- Financial Models. FQHCs must assess their financial viability and explore alternative payment models to align incentives with value-based care goals. Suggested payment models include accountable care organizations (ACOs), Programs of All-Inclusive Care for the Elderly (PACE), or bundled payments. Few FQHCs are embracing the PACE model of care, but there is significant value in the PACE financial model that could improve our understanding of value-based care.
FQHCs are uniquely positioned to care for our underserved aging community members, and adopting value-based care offers immense potential to enhance the quality and effectiveness of care for seniors. By embracing a holistic approach, strengthening care coordination, prioritizing preventive services, implementing chronic disease management, and empowering seniors in their healthcare decisions, FQHCs can create better outcomes and foster healthier communities. As FQHCs continue assessing their journey toward value-based care, it’s critical that they revolutionize care for the aging population, ensuring that seniors receive the comprehensive and person-centered support they deserve.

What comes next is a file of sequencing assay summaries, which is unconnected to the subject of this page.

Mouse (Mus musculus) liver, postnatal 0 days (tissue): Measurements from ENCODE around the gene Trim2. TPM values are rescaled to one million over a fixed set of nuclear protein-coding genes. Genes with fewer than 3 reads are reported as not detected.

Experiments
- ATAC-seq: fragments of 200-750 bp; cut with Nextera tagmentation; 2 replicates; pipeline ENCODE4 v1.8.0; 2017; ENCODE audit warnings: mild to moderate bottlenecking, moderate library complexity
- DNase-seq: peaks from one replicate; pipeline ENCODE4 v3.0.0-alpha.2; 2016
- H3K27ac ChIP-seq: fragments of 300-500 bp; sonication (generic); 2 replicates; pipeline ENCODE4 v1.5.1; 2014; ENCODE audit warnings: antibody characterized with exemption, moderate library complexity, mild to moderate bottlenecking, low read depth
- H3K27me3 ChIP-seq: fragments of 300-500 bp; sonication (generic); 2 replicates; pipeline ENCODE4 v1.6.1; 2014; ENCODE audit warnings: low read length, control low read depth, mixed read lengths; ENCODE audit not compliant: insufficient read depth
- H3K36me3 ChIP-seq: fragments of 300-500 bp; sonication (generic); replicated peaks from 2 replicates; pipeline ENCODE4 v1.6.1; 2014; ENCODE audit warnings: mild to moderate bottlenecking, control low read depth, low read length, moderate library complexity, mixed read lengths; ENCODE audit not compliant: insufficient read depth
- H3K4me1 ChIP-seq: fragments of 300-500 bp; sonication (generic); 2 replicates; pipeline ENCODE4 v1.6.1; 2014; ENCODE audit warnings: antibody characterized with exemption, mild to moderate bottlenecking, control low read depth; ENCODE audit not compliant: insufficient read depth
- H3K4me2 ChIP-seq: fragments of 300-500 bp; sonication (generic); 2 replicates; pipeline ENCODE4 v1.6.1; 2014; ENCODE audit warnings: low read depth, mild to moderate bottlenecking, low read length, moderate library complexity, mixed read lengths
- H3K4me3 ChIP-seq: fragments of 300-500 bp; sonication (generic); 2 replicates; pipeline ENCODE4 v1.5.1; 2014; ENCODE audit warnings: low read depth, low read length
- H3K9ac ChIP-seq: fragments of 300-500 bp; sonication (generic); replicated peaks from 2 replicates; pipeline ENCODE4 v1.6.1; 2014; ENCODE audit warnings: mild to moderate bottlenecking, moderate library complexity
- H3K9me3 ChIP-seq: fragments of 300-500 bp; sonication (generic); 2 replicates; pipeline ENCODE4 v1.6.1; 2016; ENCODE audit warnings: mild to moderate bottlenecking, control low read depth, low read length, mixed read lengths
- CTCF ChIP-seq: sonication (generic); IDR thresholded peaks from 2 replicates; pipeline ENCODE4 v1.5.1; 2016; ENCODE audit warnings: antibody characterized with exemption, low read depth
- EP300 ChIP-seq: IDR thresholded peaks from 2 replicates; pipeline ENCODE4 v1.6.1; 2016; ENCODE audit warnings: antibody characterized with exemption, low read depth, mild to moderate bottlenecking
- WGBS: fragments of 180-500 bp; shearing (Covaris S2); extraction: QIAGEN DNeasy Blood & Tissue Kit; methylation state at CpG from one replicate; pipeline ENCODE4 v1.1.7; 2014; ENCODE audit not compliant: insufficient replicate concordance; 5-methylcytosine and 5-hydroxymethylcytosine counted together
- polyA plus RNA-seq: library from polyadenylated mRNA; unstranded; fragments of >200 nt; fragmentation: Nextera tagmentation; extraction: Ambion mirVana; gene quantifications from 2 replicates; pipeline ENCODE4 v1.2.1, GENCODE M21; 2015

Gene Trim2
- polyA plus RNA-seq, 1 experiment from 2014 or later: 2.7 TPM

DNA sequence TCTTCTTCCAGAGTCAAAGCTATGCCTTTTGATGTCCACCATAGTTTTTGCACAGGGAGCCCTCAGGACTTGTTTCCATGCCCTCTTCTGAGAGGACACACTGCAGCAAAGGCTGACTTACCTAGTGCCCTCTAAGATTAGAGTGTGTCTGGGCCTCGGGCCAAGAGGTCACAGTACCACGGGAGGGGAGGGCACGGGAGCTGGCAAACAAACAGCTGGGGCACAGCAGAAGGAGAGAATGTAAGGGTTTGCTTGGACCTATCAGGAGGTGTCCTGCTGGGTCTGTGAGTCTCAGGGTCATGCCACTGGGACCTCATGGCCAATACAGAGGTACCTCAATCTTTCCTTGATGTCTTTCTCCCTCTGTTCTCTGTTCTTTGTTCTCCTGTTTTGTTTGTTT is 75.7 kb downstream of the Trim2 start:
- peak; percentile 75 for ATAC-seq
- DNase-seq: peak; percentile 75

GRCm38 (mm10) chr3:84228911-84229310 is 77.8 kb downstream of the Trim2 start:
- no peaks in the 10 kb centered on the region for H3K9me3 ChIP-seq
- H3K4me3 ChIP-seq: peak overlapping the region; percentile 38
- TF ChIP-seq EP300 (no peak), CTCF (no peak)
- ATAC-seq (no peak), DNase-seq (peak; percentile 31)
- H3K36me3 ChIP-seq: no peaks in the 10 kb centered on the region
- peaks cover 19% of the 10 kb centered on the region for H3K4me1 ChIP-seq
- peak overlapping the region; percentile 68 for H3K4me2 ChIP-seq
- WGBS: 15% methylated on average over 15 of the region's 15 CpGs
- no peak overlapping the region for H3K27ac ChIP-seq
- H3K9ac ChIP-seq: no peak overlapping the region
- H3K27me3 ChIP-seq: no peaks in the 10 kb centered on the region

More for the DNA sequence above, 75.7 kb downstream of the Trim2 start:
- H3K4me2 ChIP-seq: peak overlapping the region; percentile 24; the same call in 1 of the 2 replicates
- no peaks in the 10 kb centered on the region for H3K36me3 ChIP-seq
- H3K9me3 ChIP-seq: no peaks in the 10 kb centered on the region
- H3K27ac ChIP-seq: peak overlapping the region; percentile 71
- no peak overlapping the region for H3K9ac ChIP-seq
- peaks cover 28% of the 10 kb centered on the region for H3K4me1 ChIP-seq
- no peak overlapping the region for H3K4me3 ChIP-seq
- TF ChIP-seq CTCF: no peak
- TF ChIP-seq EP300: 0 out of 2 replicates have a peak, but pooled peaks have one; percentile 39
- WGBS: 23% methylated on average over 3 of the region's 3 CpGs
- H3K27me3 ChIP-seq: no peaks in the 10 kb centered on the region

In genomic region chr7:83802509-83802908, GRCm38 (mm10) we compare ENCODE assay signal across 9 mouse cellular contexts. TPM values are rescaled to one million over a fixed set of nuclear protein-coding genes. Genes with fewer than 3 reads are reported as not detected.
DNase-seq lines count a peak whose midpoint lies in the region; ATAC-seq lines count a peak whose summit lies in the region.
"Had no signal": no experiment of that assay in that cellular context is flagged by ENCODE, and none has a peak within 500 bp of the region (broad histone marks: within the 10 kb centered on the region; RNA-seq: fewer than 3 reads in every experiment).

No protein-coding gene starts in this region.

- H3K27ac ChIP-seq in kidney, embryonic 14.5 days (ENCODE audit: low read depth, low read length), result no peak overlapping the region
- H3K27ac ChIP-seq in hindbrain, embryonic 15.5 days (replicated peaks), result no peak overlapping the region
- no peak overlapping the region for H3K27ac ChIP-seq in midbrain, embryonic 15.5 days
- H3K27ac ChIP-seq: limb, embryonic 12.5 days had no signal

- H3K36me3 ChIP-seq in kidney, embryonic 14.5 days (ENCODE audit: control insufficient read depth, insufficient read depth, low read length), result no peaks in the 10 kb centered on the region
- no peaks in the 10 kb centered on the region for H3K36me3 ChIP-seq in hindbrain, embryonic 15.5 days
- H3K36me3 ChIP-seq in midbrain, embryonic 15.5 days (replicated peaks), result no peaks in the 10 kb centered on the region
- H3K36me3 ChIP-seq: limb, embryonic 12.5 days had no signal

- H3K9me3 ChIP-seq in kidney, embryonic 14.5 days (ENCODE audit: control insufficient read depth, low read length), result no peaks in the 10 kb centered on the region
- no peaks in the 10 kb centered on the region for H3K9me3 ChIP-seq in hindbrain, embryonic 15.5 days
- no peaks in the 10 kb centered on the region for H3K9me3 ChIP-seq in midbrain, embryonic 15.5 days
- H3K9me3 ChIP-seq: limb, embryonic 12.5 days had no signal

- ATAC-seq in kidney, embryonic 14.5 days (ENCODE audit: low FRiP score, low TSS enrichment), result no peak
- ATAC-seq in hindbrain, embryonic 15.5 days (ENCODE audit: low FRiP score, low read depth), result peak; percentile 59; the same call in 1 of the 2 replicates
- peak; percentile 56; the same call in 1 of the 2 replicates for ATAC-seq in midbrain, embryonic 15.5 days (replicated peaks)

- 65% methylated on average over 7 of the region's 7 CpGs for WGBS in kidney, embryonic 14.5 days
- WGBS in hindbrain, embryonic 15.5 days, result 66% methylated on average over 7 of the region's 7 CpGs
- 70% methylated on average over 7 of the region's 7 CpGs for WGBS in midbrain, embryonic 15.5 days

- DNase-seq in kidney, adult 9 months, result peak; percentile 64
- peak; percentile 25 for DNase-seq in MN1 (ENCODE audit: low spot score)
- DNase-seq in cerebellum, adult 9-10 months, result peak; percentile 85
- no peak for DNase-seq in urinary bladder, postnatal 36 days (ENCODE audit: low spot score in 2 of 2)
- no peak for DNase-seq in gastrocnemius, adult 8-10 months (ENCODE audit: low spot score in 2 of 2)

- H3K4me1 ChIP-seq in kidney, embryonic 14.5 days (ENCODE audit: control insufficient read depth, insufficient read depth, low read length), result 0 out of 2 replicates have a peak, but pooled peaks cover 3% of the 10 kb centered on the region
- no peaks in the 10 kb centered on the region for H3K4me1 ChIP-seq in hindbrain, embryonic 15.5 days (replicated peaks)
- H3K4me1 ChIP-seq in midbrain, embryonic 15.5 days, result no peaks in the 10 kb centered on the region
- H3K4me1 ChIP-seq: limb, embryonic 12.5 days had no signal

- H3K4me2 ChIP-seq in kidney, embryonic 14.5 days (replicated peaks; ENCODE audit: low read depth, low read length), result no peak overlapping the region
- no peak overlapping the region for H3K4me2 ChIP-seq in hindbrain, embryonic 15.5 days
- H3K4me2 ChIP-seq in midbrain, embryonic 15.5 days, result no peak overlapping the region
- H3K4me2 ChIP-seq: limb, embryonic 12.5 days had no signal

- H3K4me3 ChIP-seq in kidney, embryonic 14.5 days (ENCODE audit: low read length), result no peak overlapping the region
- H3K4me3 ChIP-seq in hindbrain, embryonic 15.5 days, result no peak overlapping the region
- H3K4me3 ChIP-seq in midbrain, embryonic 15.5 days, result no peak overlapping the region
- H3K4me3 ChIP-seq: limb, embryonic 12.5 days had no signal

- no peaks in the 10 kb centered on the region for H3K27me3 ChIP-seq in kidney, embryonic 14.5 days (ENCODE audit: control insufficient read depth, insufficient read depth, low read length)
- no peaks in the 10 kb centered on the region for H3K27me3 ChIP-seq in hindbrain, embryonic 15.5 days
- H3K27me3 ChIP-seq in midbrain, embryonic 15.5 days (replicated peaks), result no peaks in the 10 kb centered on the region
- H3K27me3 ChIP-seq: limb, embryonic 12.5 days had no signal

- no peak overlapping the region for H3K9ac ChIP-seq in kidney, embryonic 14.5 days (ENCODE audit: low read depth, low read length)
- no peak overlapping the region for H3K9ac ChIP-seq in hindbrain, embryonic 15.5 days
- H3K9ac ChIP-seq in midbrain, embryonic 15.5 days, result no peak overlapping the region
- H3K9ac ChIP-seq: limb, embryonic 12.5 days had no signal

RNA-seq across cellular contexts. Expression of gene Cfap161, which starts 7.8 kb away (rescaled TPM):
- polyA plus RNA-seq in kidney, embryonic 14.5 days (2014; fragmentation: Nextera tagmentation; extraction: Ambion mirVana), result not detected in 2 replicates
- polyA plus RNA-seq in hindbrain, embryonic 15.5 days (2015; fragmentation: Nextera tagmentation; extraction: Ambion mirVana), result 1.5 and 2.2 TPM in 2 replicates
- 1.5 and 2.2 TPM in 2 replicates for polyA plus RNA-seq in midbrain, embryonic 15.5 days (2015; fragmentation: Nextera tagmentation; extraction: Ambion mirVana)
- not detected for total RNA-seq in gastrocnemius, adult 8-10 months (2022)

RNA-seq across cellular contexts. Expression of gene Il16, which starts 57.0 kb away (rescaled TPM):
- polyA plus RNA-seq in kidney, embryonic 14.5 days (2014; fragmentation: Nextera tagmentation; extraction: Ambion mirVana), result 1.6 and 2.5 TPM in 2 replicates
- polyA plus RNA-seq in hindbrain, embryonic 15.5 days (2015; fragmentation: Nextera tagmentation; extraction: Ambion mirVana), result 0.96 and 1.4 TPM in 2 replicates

United States Census Bureau and America Counts Staff, “2020 Census Will Help Policymakers Prepare for the Incoming Wave of Aging Boomers,” America Counts: Stories Behind the Numbers, last updated February 25, 2022, https://www.census.gov/library/stories/2019/12/by-2030-all-baby-boomers-will-be-age-65-or-older.html.
 Rachel Burton, “Healthy Policy Brief: Improving Care Transitions,” HealthAffairs.org (September 13, 2012), https://www.healthaffairs.org/do/10.1377/hpb20120913.327236/full/.
 Christine Buttorff, Teague Ruder, and Melissa Bauman, Multiple Chronic Conditions in the United States [PDF] (Santa Monica, CA: Rand, 2017), https://www.rand.org/content/dam/rand/pubs/tools/TL200/TL221/RAND_TL221.pdf.
 Federal Drug Administration (FDA), “Preventable Adverse Drug Reactions: A Focus on Drug Interactions,” last modified March 6, 2018, https://www.fda.gov/drugs/drug-interactions-labeling/preventable-adverse-drug-reactions-focus-drug-interactions.